Speech and Language Delays

Technology overuse in early-childhood can negatively impact a child’s development of critical skills necessary for life-long learning. Speech and language delays are of particular concern.

At any age, but particularly in early childhood, children develop neural pathways for communication, both verbal and non-verbal. Time spent on screens is time NOT spent interacting with the world around them with impedes development of crucial communication skills.

Each additional 30 minutes of hand-held screen time was linked to a 49 percent increased risk in expressive speech delay. This study’s key finding highlights what could be a life-altering trend for children exposed to too much hand-held screen time at the expense of expressive speech.

Children learn to talk and communicate through interactions with other people. “Despite claims that technology (particularly apps) can improve the learning of this skill, research and analysis of case studies have revealed that technology actually delays speech and language. The first several years of life are crucial for your child’s language development. It is when their brain is the most receptive to learning a new language and is building communication pathways that will be with them for the rest of their lives. Once that window closes, it is much more difficult for someone to learn and develop language skills.” Speechandlanguagekids.com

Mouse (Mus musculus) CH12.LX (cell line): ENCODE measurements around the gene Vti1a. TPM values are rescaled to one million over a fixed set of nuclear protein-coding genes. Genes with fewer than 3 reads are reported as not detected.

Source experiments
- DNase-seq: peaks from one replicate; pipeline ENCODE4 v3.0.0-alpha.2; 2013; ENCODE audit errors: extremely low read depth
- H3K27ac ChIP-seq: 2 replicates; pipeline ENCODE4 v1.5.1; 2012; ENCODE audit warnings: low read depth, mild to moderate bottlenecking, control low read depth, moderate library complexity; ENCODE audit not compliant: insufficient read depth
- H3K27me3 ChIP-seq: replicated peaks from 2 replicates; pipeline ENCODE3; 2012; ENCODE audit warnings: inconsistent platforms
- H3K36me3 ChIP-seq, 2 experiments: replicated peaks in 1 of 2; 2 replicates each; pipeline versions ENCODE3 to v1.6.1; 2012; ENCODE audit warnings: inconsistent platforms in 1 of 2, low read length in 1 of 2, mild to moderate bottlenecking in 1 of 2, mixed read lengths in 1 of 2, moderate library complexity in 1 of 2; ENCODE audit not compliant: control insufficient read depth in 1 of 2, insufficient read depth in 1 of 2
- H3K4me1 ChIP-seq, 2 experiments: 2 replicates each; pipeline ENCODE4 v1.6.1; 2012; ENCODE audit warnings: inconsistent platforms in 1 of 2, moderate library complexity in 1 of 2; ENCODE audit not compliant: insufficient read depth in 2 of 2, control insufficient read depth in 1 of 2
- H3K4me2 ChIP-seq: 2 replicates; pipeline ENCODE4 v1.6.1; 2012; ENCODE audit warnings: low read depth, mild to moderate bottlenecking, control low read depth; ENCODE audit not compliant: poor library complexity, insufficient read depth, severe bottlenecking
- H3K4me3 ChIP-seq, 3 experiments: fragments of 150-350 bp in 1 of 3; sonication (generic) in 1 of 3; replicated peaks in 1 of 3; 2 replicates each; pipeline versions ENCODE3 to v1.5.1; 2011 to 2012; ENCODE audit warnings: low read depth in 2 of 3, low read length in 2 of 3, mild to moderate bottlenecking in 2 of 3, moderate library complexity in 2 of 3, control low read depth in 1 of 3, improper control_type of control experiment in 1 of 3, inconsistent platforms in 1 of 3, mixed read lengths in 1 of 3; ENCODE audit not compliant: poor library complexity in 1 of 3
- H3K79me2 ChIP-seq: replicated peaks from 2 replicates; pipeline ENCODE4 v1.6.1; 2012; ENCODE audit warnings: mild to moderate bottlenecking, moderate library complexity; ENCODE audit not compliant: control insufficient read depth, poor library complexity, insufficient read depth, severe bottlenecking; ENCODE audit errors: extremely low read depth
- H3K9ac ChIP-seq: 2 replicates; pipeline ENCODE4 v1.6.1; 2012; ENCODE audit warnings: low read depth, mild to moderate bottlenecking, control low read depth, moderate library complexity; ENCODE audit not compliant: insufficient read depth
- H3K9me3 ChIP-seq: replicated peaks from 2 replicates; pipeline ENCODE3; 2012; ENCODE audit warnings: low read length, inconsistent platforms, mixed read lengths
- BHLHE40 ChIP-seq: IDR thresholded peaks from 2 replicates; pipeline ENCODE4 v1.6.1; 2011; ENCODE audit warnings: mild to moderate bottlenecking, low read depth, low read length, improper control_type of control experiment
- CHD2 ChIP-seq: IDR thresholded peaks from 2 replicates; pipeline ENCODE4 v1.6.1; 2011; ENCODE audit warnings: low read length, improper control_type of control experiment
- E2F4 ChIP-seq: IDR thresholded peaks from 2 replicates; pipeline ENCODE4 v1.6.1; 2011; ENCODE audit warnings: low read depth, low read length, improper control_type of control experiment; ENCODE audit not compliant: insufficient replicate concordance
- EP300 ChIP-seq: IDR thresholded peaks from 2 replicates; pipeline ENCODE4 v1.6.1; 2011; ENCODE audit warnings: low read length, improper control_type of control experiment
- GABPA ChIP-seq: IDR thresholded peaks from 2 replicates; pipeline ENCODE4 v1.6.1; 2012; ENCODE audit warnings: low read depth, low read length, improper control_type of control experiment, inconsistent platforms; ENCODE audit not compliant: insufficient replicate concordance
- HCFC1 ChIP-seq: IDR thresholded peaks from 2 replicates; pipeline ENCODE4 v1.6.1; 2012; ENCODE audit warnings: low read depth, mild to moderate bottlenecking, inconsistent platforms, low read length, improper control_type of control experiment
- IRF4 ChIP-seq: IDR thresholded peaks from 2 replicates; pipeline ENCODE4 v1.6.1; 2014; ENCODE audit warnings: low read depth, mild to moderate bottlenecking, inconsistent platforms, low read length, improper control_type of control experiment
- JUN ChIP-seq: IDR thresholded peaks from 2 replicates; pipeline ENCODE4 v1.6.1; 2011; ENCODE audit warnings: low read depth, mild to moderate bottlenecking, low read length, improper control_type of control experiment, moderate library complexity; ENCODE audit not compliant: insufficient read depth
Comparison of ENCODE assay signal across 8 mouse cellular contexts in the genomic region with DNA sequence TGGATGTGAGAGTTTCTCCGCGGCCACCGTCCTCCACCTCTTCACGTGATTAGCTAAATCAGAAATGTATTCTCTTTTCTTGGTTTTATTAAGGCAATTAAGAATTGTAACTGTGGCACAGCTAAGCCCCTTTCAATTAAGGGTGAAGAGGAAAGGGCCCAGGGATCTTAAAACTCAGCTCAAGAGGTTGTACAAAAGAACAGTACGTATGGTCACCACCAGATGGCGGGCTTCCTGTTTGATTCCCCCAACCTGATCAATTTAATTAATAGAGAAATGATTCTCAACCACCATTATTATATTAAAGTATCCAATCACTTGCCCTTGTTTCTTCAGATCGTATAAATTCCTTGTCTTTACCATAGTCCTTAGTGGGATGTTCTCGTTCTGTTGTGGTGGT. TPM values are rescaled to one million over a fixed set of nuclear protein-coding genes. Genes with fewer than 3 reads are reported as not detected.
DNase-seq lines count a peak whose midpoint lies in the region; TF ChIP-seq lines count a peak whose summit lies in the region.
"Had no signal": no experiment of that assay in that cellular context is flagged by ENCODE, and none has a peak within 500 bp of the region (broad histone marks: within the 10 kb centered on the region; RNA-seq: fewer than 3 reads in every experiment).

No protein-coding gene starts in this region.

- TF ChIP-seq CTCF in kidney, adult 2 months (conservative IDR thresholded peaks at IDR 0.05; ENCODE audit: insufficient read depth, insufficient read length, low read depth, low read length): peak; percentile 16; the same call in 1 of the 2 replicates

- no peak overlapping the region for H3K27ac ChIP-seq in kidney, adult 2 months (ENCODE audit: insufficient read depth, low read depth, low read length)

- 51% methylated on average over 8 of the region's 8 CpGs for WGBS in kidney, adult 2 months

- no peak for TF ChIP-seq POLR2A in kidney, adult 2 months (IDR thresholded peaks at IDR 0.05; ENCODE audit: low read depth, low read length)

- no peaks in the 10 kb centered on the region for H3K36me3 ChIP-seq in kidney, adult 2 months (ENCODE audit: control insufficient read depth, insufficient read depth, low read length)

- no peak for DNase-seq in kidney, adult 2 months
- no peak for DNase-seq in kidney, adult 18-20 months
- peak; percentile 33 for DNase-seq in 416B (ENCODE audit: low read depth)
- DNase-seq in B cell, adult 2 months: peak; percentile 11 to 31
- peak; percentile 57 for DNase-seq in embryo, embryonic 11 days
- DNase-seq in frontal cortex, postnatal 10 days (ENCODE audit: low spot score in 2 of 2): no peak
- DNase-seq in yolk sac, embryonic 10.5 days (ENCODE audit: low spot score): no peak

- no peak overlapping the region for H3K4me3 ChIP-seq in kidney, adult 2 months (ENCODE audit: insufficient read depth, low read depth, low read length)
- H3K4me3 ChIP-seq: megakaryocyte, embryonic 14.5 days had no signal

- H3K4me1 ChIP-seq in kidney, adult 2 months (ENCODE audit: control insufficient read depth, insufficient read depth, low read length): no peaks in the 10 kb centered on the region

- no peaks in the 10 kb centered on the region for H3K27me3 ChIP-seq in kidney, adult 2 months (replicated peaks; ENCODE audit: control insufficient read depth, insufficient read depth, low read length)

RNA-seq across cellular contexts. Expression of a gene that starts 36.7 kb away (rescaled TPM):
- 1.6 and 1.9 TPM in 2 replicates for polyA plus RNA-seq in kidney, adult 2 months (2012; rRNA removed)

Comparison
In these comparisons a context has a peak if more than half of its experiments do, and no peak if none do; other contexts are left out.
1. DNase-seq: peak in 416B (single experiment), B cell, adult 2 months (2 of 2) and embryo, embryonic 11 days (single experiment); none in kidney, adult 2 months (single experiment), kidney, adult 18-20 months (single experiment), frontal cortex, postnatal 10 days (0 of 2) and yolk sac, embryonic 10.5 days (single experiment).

“Every minute that your child spends in front of a screen is one fewer minute that he could spend learning from your interactions with him or practicing his interactions with you. Screen time takes away from time that could (and should) be spent on person-to-person interactions. Communication is about interacting with others, the give and take. The speaker responds to the listener’s body language and adapts what they are saying. The listener uses non-verbal cues to gain deeper meaning from the speaker’s message. Videos do not replace person-to-person interactions for teaching language or communication.”

Association Between Screen Time and Children’s Performance on a Developmental Screening Test - In this cohort study of early childhood development in 2,441 mothers and children, higher levels of screen time in children aged 24 and 36 months were associated with poor performance on a screening measure assessing children’s achievement of development milestones at 36 and 60 months, respectively. The obverse association (ie, poor developmental performance to increased screen time) was not observed.

Worth Watching: Technology and Young Children with Dr. Nancy Carlsson-Paige - TLO Partner Dr. Nancy Carlsson-Paige offers a full exploration of how and why screens interfere with developmental milestones crucial to children’s well-being. Using specific, real-life examples, Dr. Carlsson-Paige illustrates the difference between what children “learn” from screens and what they learn through physical, hands-on activities. Dr. Carlsson-Paige has created an accompanying parent guide that illustrates and expands upon the concepts she discusses in the webinar. It’s a great resource for teachers and families.

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